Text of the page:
I made a conscious effort to stop reading the news as much, and I now either don’t read/watch or listen to it at all or look once a day, after the government briefing. Not keeping up to date doesn’t mean I am in the dark, I still know what is going on and that inevitably many more people have passed away or contracted the virus each day, but I knowing the full details is not going to change anything for me, and to help my own mental health, I will be avoiding it as much as possible.
Right now self care is more important than ever. I have been trying to set aside some time for myself, away from Ed and the children, as much as possible, to clear my head and relax. I like to have a hot bath and a pamper and read a book. I have also bought myself a puzzle (these are like gold dust at the moment online, I will warn you) and a Disney colouring book, which I have been doing when I feel a little anxious and worked up, especially in the evenings.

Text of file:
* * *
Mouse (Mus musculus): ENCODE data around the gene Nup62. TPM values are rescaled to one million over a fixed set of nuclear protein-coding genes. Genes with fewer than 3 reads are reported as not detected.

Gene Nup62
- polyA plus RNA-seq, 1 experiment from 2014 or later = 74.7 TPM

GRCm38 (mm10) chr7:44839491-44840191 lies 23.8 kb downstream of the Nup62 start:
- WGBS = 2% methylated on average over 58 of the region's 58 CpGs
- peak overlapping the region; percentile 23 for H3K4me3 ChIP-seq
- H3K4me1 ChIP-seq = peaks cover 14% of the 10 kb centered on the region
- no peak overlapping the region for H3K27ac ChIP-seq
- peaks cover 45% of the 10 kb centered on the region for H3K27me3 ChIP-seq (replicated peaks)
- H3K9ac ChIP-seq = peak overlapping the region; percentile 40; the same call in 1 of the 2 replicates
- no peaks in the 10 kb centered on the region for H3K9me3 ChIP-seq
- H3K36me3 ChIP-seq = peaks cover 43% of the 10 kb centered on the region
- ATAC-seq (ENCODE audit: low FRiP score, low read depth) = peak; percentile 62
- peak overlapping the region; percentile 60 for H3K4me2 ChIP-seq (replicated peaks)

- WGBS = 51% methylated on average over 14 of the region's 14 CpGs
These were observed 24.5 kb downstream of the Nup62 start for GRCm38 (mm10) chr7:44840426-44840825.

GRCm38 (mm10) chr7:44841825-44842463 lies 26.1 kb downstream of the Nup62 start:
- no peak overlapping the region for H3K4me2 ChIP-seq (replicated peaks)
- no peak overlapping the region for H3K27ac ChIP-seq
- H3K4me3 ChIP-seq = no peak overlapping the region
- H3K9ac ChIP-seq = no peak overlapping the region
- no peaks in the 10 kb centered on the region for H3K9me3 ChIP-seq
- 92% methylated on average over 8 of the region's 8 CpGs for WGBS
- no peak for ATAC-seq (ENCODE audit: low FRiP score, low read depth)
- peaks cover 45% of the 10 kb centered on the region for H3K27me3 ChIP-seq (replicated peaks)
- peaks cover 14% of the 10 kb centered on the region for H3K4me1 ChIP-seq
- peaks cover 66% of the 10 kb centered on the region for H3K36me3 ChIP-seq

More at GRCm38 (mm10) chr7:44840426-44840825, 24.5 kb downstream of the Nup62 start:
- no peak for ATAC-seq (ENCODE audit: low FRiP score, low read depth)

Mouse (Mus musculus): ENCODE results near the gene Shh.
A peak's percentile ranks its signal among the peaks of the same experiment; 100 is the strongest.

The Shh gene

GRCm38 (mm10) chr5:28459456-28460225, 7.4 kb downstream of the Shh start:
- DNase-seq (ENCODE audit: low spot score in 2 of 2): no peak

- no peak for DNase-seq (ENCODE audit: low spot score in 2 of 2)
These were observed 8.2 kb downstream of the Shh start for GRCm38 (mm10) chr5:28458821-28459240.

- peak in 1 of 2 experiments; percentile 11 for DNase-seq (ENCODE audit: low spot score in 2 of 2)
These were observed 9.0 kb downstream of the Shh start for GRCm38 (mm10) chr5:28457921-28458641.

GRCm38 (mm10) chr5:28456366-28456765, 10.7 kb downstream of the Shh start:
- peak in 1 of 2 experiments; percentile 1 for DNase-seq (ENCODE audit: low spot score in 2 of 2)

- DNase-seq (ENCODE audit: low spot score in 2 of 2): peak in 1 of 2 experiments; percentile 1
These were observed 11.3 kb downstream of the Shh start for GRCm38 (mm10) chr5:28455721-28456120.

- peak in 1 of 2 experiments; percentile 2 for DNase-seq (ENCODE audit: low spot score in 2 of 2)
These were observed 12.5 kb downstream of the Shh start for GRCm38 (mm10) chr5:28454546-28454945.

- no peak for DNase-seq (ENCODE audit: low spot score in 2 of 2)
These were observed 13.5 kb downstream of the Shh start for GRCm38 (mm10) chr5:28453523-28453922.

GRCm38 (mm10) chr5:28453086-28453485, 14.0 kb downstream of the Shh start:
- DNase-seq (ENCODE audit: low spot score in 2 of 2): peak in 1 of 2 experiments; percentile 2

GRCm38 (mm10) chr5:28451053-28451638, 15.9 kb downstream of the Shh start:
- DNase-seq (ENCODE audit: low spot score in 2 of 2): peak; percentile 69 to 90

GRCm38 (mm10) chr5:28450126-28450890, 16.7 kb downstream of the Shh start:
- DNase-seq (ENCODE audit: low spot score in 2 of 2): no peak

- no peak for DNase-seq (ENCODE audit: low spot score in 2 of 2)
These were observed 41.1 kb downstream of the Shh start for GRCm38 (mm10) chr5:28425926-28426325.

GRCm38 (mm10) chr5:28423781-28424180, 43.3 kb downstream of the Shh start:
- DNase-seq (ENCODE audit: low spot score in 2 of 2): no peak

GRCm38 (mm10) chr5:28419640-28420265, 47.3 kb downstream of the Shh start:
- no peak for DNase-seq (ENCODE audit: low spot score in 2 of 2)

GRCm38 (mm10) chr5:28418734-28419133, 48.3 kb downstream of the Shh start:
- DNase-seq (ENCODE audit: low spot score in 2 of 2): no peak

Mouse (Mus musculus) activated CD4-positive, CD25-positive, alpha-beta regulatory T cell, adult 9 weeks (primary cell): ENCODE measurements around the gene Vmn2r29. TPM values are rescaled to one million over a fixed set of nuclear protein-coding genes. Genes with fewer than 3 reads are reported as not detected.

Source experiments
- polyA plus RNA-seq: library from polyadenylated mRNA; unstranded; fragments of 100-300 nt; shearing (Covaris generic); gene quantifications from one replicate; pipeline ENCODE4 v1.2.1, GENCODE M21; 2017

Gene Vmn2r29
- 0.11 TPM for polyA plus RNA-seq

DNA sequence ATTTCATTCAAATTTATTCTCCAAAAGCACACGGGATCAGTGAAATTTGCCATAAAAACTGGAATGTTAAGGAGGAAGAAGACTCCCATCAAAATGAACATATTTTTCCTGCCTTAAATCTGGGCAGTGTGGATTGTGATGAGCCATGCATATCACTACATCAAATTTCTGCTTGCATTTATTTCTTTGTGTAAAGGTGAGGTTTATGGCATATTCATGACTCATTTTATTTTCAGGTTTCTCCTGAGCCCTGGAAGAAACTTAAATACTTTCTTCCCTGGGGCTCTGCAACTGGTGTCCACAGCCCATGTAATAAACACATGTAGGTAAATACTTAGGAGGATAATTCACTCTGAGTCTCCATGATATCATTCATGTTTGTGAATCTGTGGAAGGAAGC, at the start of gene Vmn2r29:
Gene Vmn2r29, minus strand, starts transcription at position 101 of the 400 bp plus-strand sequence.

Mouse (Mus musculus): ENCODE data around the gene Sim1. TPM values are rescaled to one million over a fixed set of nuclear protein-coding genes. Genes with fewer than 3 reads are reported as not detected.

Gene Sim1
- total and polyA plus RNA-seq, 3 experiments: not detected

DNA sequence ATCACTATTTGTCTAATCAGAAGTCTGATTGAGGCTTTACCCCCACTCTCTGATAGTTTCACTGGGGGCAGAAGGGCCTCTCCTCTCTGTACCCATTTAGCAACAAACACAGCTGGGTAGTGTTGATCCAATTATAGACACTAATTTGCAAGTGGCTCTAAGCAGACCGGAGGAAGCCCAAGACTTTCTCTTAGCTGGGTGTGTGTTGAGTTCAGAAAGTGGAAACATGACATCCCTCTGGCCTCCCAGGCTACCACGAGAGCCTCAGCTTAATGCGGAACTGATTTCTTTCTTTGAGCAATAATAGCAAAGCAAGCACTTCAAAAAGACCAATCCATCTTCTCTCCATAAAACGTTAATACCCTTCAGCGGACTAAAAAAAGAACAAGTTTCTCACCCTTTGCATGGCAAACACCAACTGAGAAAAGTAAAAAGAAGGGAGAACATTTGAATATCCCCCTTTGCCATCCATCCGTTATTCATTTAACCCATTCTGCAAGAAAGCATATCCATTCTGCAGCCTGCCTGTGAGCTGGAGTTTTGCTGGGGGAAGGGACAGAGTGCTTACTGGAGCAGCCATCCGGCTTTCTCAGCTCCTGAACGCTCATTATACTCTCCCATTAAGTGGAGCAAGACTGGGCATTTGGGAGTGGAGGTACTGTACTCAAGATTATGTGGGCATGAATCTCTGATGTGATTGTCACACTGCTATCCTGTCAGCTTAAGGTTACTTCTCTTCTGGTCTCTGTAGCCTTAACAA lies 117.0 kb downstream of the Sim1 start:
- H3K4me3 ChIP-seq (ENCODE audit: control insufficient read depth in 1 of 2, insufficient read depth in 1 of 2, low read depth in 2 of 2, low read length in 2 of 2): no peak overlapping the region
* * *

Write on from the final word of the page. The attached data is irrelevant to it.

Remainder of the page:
Keep in Contact
I hate talking on the phone, even to family and friends, so it has been a big thing to be video calling so many people, but it is really good for my mental health to still feel connected, and to be able to talk and see people even if I can’t be with them physically. My family have had regular games nights over Facebook messenger, and I have Zoom on my phone for work calls, as well as using WhatsApp and FaceTime calls to speak to my mum, nan and sister with the kids.